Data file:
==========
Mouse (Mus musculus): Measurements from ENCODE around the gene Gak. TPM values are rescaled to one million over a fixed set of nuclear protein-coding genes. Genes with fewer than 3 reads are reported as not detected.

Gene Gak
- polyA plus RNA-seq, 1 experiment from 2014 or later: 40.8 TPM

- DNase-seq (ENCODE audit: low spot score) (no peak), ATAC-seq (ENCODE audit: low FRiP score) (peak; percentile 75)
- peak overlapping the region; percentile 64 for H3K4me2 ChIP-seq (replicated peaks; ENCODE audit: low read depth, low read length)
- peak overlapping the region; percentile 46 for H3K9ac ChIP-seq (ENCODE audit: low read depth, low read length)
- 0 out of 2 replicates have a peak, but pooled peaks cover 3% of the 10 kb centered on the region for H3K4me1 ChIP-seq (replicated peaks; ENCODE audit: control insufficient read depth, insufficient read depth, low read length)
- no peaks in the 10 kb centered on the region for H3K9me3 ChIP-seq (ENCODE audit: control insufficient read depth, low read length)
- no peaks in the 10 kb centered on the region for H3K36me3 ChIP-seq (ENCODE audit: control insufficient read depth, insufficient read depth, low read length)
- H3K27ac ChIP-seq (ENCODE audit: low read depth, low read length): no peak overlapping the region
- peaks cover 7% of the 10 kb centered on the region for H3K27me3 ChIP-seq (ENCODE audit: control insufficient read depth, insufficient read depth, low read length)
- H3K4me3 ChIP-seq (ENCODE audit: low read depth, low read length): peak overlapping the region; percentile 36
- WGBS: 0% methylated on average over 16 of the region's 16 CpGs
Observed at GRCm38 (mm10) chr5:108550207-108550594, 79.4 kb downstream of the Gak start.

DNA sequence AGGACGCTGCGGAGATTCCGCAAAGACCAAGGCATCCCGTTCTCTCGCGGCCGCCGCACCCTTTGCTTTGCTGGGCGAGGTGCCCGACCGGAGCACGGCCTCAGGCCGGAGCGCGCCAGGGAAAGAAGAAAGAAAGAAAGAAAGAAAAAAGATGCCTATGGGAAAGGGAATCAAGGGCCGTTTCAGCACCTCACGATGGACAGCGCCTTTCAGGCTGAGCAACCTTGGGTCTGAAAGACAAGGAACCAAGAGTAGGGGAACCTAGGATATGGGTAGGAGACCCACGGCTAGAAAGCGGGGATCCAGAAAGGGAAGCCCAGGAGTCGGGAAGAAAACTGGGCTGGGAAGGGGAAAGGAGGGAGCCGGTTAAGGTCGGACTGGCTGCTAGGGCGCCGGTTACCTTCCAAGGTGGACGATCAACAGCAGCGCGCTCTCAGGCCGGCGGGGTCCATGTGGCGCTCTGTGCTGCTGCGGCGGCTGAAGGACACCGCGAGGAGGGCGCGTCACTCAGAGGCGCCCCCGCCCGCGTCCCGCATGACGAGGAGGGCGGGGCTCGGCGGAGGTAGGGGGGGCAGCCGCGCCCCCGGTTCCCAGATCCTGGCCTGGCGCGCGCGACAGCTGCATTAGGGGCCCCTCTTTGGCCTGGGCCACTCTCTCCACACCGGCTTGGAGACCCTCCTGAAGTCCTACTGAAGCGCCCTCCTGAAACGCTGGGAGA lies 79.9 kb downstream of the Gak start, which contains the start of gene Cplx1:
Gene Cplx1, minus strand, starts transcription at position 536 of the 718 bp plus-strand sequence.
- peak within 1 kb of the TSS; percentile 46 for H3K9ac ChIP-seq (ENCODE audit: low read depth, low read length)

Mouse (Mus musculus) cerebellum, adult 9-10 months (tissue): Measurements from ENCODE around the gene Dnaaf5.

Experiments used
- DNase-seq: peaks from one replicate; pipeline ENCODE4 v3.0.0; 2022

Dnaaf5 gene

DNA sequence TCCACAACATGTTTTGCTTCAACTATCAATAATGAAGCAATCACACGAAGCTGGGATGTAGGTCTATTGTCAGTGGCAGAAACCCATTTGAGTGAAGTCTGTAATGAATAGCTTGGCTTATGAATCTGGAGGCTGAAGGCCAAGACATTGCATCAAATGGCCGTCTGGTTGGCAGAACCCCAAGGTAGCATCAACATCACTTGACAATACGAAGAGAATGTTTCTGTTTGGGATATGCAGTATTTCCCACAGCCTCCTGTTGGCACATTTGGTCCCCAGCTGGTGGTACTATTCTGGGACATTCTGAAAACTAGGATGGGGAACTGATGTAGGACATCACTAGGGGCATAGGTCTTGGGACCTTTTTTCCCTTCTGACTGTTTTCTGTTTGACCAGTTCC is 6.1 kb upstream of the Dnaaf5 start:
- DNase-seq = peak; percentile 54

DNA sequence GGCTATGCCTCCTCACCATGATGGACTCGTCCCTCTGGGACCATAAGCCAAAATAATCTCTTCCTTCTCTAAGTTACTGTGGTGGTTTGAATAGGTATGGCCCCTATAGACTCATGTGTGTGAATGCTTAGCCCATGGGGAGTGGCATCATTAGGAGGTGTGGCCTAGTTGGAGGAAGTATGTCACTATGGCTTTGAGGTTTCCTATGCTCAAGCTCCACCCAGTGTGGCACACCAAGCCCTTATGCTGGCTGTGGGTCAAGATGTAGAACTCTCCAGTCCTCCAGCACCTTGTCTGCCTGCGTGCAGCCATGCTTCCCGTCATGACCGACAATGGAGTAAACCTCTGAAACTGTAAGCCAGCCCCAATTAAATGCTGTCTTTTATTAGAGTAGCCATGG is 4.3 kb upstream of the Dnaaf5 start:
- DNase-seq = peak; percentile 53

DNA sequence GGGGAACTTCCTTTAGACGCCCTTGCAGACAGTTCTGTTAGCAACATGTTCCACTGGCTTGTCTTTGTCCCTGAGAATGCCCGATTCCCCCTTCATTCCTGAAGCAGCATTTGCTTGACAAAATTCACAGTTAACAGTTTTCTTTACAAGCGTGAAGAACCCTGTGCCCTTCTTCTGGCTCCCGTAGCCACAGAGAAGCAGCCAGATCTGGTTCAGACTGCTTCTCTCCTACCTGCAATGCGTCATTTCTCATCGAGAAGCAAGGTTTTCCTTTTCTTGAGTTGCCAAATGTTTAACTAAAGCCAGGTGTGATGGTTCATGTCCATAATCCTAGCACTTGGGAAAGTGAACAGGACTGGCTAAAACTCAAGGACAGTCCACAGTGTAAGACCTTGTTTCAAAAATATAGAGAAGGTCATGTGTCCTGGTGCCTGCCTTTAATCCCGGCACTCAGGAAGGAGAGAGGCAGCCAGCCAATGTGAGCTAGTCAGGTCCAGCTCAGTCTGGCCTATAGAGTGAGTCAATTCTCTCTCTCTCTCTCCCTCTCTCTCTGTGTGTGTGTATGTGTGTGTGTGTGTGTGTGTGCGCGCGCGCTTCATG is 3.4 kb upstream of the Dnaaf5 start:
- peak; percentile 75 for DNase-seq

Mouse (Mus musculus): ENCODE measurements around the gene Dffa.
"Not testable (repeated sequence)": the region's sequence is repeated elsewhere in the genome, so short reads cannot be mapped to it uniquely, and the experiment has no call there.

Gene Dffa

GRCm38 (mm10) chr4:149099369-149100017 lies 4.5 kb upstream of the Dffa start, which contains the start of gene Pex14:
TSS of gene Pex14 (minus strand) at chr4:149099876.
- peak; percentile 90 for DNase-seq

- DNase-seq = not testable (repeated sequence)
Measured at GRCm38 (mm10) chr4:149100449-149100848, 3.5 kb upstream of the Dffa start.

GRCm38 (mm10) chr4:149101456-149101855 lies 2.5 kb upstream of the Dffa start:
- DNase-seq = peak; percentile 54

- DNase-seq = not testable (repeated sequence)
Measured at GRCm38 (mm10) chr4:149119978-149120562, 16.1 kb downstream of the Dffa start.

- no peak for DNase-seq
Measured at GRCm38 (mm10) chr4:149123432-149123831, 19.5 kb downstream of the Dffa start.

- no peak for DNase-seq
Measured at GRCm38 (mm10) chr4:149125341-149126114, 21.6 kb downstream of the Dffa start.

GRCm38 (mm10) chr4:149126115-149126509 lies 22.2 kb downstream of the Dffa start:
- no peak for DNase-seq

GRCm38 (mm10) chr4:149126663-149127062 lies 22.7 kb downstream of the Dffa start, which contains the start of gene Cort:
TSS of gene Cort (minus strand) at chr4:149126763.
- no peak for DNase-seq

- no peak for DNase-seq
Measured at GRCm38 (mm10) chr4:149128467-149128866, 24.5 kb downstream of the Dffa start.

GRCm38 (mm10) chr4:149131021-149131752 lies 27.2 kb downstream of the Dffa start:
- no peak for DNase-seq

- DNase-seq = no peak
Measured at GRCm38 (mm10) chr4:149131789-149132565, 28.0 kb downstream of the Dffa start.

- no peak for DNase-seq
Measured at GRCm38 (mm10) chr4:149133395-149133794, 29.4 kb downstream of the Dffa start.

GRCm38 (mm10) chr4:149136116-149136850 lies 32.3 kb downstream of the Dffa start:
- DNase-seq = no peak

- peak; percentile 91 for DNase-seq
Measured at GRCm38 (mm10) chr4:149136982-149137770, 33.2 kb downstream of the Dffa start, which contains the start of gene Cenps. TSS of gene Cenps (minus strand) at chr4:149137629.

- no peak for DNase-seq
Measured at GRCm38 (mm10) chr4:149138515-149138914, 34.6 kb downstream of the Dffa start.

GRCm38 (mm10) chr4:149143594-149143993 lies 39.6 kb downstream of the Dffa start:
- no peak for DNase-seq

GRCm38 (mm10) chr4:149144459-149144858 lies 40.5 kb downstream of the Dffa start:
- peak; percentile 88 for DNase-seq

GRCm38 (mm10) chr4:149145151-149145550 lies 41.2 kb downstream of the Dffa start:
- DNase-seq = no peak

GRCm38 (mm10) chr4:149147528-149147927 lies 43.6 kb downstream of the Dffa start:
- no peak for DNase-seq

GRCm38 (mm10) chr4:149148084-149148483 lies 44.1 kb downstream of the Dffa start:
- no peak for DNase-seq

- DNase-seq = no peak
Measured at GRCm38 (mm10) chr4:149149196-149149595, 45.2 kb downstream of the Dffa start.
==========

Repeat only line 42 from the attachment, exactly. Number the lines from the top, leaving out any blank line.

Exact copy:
- no peak for DNase-seq